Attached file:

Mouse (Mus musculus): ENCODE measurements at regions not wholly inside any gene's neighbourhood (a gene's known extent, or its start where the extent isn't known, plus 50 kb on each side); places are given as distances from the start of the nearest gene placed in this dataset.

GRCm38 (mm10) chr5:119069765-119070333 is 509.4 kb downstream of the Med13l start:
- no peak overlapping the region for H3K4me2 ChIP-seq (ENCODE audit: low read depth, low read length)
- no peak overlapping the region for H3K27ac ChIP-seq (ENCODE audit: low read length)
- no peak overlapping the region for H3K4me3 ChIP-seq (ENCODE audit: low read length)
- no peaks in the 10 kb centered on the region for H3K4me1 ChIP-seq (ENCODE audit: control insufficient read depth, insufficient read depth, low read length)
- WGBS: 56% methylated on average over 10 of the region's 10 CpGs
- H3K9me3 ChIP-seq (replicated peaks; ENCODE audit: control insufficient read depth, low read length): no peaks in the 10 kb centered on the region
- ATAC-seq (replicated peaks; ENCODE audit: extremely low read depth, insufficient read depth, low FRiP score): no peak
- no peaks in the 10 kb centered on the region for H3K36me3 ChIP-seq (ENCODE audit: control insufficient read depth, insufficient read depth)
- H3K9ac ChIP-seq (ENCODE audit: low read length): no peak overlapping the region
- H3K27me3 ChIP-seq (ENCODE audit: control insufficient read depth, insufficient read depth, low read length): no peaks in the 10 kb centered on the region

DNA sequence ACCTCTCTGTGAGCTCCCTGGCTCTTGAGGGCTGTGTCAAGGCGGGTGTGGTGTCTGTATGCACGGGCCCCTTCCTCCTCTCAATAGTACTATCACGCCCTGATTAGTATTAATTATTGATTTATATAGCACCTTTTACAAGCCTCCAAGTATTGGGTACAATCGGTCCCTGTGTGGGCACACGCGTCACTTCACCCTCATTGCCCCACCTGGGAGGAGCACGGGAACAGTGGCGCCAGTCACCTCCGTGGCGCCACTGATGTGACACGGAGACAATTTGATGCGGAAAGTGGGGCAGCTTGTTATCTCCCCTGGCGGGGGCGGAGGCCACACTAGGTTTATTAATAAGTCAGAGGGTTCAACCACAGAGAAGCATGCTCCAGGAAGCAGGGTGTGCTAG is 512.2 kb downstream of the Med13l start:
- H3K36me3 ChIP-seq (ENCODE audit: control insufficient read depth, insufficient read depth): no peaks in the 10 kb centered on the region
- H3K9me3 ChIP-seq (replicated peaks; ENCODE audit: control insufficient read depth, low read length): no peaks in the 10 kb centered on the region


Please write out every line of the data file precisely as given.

Mouse (Mus musculus): ENCODE measurements at regions not wholly inside any gene's neighbourhood (a gene's known extent, or its start where the extent isn't known, plus 50 kb on each side); places are given as distances from the start of the nearest gene placed in this dataset.

GRCm38 (mm10) chr5:119069765-119070333 is 509.4 kb downstream of the Med13l start:
- no peak overlapping the region for H3K4me2 ChIP-seq (ENCODE audit: low read depth, low read length)
- no peak overlapping the region for H3K27ac ChIP-seq (ENCODE audit: low read length)
- no peak overlapping the region for H3K4me3 ChIP-seq (ENCODE audit: low read length)
- no peaks in the 10 kb centered on the region for H3K4me1 ChIP-seq (ENCODE audit: control insufficient read depth, insufficient read depth, low read length)
- WGBS: 56% methylated on average over 10 of the region's 10 CpGs
- H3K9me3 ChIP-seq (replicated peaks; ENCODE audit: control insufficient read depth, low read length): no peaks in the 10 kb centered on the region
- ATAC-seq (replicated peaks; ENCODE audit: extremely low read depth, insufficient read depth, low FRiP score): no peak
- no peaks in the 10 kb centered on the region for H3K36me3 ChIP-seq (ENCODE audit: control insufficient read depth, insufficient read depth)
- H3K9ac ChIP-seq (ENCODE audit: low read length): no peak overlapping the region
- H3K27me3 ChIP-seq (ENCODE audit: control insufficient read depth, insufficient read depth, low read length): no peaks in the 10 kb centered on the region

DNA sequence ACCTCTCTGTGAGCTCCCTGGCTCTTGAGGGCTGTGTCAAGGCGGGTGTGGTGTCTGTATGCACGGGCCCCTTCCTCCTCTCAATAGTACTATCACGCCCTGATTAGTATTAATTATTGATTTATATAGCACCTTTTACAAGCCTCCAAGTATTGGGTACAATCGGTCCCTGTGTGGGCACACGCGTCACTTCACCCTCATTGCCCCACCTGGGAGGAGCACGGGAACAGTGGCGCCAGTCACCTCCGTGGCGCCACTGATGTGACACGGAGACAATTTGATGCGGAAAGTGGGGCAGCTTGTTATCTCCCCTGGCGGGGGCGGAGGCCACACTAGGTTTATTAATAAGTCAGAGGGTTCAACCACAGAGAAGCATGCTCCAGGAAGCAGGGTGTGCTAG is 512.2 kb downstream of the Med13l start:
- H3K36me3 ChIP-seq (ENCODE audit: control insufficient read depth, insufficient read depth): no peaks in the 10 kb centered on the region
- H3K9me3 ChIP-seq (replicated peaks; ENCODE audit: control insufficient read depth, low read length): no peaks in the 10 kb centered on the region